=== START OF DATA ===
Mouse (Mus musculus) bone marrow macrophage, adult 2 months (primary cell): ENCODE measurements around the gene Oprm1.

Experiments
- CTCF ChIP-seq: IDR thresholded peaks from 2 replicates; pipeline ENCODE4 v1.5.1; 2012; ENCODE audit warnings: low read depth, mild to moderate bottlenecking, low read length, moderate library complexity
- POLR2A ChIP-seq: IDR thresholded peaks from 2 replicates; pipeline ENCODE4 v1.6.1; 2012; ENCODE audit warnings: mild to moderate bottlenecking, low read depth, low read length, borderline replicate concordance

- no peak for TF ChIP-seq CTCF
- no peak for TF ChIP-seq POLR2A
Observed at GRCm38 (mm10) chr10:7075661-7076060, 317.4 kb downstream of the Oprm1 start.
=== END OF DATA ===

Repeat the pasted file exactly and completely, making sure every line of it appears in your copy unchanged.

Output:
Mouse (Mus musculus) bone marrow macrophage, adult 2 months (primary cell): ENCODE measurements around the gene Oprm1.

Experiments
- CTCF ChIP-seq: IDR thresholded peaks from 2 replicates; pipeline ENCODE4 v1.5.1; 2012; ENCODE audit warnings: low read depth, mild to moderate bottlenecking, low read length, moderate library complexity
- POLR2A ChIP-seq: IDR thresholded peaks from 2 replicates; pipeline ENCODE4 v1.6.1; 2012; ENCODE audit warnings: mild to moderate bottlenecking, low read depth, low read length, borderline replicate concordance

- no peak for TF ChIP-seq CTCF
- no peak for TF ChIP-seq POLR2A
Observed at GRCm38 (mm10) chr10:7075661-7076060, 317.4 kb downstream of the Oprm1 start.